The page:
Three Ways Farm Management Will Change

August 31, 2015 12:00 PM
Three Ways Farm Management Will Change

Top producers are about a year away from major opportunities to grow their businesses through mergers and acquisitions, predicts Danny Klinefelter, professor and Extension economist, Texas A&M University. Catalysts for those opportunities could include heightened lending restrictions by banks, the need for deep management expertise and increased supply chain scrutiny by agribusinesses.

More than ever before, producers need to hone their business knowledge.

“More farms will go out of business because of management obsolescence in this next cycle than because of [a lack of] technical knowledge,” says Klinefelter, who spoke at the Mergers, Acquisitions and Growth Conference in Kansas City this summer. The meeting was jointly hosted by Texas A&M, K·Coe Isom, Monsanto and CHS.

On the lending side, continuing implementation of Basel III reform measures will raise credit standards at banks internationally and require more risk-based capital liquidity. Those reforms are underway with oversight from the Bank for International Settlements, an organization that represents 60 central banks around the world and promotes financial stability. For farmers, it means more difficulty in accessing capital, giving those with more working capital a competitive advantage.

Meanwhile, top producers will be able to capitalize on economies of scale by pursuing mergers, acquisitions, joint ventures and other partnership strategies. Some operators looking to retire might even willingly be acquired.

“Before I have to sell out, why not preserve equity by going to be part of something?” Klinefelter says.

Lastly, agribusinesses will increasingly drive the marketplace toward a qualified supply chain model, again favoring large operators with proven expertise, Klinefelter says. Food companies will shrink their portfolio of producers to include only those with rigorous data collection, analysis and record-keeping. He points out Frito Lay once contracted with 1,000 potato growers and now works with 70.

Any federal efforts to regulate the definition of sustainability would accelerate that shift, so top producers should look to enter that supply chain and improve from there.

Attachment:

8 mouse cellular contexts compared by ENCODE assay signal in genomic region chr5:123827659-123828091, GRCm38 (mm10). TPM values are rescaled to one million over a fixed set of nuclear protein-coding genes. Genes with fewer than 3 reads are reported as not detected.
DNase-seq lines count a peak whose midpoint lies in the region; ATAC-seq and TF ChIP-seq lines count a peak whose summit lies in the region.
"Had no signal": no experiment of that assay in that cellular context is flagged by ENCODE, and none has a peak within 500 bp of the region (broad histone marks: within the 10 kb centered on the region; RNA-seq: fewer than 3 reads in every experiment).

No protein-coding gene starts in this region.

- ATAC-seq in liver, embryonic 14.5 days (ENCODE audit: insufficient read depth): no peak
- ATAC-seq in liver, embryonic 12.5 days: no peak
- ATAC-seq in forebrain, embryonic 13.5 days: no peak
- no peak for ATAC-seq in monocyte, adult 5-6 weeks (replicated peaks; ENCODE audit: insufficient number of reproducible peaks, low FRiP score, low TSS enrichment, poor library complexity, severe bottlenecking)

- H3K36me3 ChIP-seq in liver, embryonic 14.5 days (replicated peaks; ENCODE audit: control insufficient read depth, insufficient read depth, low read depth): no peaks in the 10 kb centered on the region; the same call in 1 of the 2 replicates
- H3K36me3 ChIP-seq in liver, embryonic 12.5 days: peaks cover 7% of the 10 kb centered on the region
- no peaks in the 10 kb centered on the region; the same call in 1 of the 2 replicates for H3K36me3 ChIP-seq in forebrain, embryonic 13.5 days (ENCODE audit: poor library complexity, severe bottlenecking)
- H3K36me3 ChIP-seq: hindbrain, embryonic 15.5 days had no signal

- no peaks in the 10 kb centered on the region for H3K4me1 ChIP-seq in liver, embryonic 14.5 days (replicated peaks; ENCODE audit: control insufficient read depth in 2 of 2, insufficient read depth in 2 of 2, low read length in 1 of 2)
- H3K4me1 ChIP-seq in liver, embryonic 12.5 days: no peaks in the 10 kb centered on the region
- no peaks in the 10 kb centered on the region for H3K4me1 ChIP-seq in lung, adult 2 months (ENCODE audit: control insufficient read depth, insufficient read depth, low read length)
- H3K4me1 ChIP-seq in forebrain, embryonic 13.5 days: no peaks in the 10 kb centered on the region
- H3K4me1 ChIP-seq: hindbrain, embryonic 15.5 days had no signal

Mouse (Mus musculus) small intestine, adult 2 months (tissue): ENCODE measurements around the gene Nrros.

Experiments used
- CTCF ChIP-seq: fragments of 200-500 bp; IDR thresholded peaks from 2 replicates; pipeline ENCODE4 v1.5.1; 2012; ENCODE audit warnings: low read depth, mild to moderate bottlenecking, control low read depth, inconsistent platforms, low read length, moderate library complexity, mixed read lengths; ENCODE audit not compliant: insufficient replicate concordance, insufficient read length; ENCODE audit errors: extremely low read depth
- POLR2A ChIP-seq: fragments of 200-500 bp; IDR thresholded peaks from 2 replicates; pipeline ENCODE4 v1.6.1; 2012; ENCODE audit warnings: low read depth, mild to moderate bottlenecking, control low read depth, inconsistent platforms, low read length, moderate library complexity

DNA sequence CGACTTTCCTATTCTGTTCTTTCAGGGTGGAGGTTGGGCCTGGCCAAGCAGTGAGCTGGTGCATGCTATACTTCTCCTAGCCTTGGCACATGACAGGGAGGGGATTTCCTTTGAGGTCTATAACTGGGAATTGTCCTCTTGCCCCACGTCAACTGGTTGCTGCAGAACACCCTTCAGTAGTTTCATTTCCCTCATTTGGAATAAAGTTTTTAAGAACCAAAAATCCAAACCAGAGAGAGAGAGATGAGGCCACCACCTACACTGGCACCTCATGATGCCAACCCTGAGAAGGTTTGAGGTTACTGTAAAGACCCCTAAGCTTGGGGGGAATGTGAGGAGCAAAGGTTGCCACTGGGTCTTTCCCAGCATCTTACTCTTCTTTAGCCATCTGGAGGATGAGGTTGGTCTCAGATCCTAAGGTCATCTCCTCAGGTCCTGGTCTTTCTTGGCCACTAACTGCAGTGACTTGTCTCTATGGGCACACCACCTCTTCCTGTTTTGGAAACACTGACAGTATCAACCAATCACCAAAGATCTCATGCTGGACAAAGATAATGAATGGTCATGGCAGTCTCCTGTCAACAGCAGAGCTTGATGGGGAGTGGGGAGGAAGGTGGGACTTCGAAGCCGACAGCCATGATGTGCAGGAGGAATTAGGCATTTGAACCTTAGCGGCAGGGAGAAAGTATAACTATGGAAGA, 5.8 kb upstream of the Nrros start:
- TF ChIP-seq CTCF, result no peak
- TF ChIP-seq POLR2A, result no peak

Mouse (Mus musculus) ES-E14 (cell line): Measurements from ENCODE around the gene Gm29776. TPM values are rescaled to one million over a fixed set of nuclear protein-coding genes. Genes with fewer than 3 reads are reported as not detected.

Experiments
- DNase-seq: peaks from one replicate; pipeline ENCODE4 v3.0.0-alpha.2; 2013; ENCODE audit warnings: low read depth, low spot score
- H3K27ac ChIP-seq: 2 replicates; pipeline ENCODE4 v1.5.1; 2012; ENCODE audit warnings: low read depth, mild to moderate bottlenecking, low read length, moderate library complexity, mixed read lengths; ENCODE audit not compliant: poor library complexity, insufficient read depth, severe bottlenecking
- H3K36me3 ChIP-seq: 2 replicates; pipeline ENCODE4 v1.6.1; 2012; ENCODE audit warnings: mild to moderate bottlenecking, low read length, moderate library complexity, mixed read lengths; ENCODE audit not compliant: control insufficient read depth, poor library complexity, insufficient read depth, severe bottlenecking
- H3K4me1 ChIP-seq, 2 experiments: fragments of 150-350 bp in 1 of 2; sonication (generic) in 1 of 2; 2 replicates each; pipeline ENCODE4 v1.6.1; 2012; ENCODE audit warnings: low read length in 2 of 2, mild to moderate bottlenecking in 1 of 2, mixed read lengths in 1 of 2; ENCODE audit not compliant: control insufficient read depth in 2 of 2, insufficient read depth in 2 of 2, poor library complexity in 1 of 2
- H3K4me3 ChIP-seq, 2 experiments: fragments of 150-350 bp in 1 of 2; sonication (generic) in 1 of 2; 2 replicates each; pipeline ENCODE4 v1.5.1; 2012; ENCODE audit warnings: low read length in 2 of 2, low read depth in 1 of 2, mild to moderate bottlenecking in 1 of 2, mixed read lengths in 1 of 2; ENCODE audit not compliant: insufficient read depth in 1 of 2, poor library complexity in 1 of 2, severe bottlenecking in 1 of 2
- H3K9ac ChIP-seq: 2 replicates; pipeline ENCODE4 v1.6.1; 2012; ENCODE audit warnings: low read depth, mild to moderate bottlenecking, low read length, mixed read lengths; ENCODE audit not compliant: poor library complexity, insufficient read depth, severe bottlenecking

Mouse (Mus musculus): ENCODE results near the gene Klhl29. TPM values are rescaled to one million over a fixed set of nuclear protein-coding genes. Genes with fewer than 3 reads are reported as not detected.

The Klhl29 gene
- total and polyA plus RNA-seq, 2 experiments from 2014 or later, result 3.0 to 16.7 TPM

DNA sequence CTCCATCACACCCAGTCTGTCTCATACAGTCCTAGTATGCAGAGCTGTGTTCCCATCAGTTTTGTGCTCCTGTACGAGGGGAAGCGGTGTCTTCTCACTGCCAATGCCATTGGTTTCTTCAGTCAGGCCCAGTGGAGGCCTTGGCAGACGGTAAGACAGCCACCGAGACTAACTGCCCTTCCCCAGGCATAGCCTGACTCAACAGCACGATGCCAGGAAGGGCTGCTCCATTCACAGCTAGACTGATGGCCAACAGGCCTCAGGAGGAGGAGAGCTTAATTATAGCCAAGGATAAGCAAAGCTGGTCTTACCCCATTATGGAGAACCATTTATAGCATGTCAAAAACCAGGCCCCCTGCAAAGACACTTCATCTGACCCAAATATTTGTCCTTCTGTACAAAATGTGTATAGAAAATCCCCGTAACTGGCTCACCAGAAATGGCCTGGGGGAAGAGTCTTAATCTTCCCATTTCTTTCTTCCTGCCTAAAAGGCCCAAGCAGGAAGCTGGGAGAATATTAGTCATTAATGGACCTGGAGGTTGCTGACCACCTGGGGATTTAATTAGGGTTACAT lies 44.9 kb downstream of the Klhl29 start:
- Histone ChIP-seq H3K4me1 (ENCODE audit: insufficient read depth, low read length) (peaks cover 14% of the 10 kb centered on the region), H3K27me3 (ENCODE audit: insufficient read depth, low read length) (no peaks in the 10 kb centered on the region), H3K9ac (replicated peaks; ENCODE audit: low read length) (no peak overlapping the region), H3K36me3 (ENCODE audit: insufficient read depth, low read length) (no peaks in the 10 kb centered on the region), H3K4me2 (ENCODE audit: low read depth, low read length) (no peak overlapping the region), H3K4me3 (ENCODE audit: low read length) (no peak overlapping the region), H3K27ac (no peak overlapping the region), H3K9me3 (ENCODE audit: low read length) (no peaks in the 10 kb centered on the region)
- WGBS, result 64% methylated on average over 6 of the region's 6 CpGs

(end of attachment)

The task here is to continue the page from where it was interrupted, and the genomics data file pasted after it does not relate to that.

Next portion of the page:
“You still have to be the best inside the herd,” Klinefelter says. 

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Spell Check

Elba, NY
8/31/2015 07:49 PM

  I've known Danny for 20 years. He has insights that we have benefited from. I wouldn't sell his comments short.

Tom Burnham
Blytheville, AR
8/31/2015 05:38 PM

  I have been reading Klinefelter for years. He would better served teaching Intro to Ag Econ at a community college. His predictions rarely, if ever come to fruition.

Dave Smith
Warsaw, VA
8/31/2015 06:23 PM

  I have no idea who this Klinefelter is as I have never heard of him. But the very fact he is a professor at a university speaks volumes. He is right however that more farmers will go out of business simply because they owe more money then they can pay and that is not obsolete. This will not drive mergers and acquisitions when the BTO's have gone out of business. But partnerships, joint ventures and organizations such as Southern States will flourish has a means of combating and controlling out-of-control seed and fertilizer companies. Such organizations will also improve sales by having representing a greater bulk of product. Yes the individual farmer will loose some independence but will in exchange gain profitability. I am starting the process of banding with other small operators to increase my leverage.


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